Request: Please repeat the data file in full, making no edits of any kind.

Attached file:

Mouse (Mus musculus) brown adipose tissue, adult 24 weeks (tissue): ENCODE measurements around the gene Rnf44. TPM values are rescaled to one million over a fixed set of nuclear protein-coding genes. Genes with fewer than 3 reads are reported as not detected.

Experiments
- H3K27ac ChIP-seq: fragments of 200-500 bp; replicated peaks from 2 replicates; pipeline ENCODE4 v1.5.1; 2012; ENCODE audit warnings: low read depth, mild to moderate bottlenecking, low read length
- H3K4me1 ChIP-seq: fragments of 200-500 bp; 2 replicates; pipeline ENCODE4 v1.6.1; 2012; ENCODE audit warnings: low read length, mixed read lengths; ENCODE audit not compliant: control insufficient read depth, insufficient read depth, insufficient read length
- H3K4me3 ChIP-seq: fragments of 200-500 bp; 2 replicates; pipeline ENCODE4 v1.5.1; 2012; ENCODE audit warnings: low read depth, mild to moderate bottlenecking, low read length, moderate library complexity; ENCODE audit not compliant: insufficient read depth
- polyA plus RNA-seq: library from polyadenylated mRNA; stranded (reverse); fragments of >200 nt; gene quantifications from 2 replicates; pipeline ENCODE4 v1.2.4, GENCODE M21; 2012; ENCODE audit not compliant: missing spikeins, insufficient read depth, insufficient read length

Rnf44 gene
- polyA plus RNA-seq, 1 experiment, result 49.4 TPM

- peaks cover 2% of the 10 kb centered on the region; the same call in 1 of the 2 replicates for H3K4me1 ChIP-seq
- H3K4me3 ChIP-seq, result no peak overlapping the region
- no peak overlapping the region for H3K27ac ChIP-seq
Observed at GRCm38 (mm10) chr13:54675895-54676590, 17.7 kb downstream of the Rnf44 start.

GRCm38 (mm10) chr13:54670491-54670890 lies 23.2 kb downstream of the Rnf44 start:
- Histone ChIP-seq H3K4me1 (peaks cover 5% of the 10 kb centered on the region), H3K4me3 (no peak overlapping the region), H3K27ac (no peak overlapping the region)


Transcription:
Mouse (Mus musculus) brown adipose tissue, adult 24 weeks (tissue): ENCODE measurements around the gene Rnf44. TPM values are rescaled to one million over a fixed set of nuclear protein-coding genes. Genes with fewer than 3 reads are reported as not detected.

Experiments
- H3K27ac ChIP-seq: fragments of 200-500 bp; replicated peaks from 2 replicates; pipeline ENCODE4 v1.5.1; 2012; ENCODE audit warnings: low read depth, mild to moderate bottlenecking, low read length
- H3K4me1 ChIP-seq: fragments of 200-500 bp; 2 replicates; pipeline ENCODE4 v1.6.1; 2012; ENCODE audit warnings: low read length, mixed read lengths; ENCODE audit not compliant: control insufficient read depth, insufficient read depth, insufficient read length
- H3K4me3 ChIP-seq: fragments of 200-500 bp; 2 replicates; pipeline ENCODE4 v1.5.1; 2012; ENCODE audit warnings: low read depth, mild to moderate bottlenecking, low read length, moderate library complexity; ENCODE audit not compliant: insufficient read depth
- polyA plus RNA-seq: library from polyadenylated mRNA; stranded (reverse); fragments of >200 nt; gene quantifications from 2 replicates; pipeline ENCODE4 v1.2.4, GENCODE M21; 2012; ENCODE audit not compliant: missing spikeins, insufficient read depth, insufficient read length

Rnf44 gene
- polyA plus RNA-seq, 1 experiment, result 49.4 TPM

- peaks cover 2% of the 10 kb centered on the region; the same call in 1 of the 2 replicates for H3K4me1 ChIP-seq
- H3K4me3 ChIP-seq, result no peak overlapping the region
- no peak overlapping the region for H3K27ac ChIP-seq
Observed at GRCm38 (mm10) chr13:54675895-54676590, 17.7 kb downstream of the Rnf44 start.

GRCm38 (mm10) chr13:54670491-54670890 lies 23.2 kb downstream of the Rnf44 start:
- Histone ChIP-seq H3K4me1 (peaks cover 5% of the 10 kb centered on the region), H3K4me3 (no peak overlapping the region), H3K27ac (no peak overlapping the region)